Sexual harassment in the workplace can make a dent in your career aspirations and your path forward. It is important that you document and report these incidents so they can be set right and prevented in the future. In fact, sexual harassment can be devastating. Studies show that most harassment has nothing to do with flirting or sexual interest. Rather it is meant to offend, frighten and insult. Research shows that women are often forced to leave school or jobs to avoid harassment and many experience serious psychological or health-related problems as a result.

 

5. Women invite harassment by dressing a certain way.

 

This is patently false. Harassment does not occur because women dress provocatively. Studies once again show that victims of sexual harassment vary in physical appearance, type of dress, age and behavior. Research also shows that less than one percent of complaints alleging sexual harassment are false. Women rarely file complaints even when they are justified in doing so.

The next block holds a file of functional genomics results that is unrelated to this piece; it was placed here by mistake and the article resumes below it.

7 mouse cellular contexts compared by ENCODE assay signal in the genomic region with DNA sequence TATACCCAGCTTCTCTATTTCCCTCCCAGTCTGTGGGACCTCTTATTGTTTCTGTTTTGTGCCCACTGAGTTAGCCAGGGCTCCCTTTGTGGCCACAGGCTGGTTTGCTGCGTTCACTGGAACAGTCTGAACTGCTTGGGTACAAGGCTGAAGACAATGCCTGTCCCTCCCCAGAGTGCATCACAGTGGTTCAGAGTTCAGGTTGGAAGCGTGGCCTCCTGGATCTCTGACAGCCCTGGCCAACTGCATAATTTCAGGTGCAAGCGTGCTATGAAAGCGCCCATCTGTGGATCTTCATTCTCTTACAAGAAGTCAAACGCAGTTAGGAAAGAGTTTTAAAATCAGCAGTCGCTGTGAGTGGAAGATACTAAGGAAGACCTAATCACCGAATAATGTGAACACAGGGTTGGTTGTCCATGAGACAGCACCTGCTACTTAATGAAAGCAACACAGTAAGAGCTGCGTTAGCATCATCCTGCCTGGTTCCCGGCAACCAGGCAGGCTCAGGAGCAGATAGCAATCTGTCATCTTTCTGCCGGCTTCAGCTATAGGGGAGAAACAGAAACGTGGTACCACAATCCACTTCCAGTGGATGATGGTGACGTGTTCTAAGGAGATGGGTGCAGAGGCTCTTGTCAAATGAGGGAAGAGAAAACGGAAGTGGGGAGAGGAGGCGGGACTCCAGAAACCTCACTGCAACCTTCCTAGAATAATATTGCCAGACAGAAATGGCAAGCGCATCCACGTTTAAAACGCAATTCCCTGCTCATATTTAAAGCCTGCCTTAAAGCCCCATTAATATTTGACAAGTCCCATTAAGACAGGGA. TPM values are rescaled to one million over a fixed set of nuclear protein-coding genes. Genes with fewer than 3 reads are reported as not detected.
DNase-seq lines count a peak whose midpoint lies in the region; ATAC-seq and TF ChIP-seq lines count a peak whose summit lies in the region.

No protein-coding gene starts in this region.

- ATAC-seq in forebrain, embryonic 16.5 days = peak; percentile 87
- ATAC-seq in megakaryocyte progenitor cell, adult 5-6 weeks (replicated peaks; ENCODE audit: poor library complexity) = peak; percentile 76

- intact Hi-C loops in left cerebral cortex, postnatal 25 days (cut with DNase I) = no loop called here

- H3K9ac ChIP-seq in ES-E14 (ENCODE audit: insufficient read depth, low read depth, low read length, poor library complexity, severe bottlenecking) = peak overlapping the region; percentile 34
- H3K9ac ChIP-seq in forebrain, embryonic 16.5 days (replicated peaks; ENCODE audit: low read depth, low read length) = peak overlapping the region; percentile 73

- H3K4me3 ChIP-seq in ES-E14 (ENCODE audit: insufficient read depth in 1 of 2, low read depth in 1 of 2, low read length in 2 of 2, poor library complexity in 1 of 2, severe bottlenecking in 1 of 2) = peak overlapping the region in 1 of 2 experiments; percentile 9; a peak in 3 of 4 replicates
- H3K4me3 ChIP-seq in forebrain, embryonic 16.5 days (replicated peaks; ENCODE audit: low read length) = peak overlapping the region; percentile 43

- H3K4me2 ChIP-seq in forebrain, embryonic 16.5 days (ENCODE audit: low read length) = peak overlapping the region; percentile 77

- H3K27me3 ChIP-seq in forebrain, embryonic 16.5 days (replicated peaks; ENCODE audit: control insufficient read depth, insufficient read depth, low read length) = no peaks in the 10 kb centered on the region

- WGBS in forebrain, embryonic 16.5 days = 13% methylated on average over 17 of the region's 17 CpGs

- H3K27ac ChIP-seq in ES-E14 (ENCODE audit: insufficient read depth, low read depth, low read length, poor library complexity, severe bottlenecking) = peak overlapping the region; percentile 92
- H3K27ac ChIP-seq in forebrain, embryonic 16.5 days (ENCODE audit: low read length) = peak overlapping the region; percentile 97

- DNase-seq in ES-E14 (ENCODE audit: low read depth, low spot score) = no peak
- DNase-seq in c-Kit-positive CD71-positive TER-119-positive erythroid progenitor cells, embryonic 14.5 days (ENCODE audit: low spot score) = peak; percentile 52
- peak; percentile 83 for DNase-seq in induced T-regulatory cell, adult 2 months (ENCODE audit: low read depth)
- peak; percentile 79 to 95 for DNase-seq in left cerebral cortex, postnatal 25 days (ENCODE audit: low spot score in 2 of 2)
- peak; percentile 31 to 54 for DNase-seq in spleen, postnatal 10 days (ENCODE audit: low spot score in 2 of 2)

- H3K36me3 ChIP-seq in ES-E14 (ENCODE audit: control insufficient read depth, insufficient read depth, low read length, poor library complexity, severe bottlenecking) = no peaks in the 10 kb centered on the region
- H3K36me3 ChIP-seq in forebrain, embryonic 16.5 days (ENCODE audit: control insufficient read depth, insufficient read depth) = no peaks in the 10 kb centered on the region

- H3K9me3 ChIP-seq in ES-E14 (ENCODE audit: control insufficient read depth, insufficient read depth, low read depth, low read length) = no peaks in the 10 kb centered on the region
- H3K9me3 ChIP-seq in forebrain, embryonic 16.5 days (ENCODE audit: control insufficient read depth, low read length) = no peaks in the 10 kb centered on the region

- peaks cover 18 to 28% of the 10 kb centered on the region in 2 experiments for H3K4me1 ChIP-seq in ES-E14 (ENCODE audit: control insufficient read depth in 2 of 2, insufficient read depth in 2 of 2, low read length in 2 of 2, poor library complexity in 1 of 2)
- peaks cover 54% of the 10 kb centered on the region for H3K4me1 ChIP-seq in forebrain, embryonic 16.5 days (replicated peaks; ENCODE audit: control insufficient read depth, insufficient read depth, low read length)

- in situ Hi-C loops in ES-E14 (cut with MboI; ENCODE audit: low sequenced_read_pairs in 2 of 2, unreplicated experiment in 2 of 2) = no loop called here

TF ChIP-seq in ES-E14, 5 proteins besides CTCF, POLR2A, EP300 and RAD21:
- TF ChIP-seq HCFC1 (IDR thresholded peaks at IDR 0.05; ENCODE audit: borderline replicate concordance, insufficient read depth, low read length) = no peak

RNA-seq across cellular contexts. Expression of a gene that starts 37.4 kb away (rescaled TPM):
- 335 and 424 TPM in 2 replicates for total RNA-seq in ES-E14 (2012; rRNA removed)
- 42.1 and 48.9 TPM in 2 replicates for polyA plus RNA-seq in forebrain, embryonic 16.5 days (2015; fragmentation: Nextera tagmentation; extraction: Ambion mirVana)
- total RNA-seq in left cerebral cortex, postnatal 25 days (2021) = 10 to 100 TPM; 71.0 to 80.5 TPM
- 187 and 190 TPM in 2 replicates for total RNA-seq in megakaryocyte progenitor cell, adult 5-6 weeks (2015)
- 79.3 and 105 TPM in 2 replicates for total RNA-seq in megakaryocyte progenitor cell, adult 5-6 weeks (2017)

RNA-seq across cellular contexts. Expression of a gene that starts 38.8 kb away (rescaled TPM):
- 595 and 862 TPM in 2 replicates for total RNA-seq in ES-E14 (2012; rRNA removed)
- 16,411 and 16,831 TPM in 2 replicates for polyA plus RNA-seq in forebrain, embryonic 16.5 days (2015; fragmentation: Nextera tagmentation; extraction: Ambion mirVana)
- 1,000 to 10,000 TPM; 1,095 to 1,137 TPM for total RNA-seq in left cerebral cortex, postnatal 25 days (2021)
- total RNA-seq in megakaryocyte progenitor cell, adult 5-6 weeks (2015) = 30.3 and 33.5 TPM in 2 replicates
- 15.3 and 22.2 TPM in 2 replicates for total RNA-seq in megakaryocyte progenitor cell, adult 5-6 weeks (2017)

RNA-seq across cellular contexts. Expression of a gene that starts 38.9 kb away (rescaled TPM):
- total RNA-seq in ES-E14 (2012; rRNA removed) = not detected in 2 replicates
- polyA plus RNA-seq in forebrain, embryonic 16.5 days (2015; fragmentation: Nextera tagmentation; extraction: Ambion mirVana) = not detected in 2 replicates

What Can You Do If You Are Harassed?

 

If you are being sexually harassed, don’t blame yourself. Say “no” to the harasser. Keep a record of what happened including dates, times, places, names of those involved, witnesses and who said what to whom. Don’t keep it to yourself. Ignoring it will not make it go away. If you are experiencing severe psychological distress, you may want to consult a psychologist or other mental health professional who can help you cope with these issues. File a written complaint with your supervisor and follow up to ensure that they are taking action.

 

If you have been wrongfully terminated as a result of reporting harassment or discrimination, you can seek compensation for your losses. You can also file an employment lawsuit if your employer fails to stop the harassment at work. Contact an experienced OC labor lawyer who will fight hard to protect your rights and help ensure that the at-fault parties are held liable.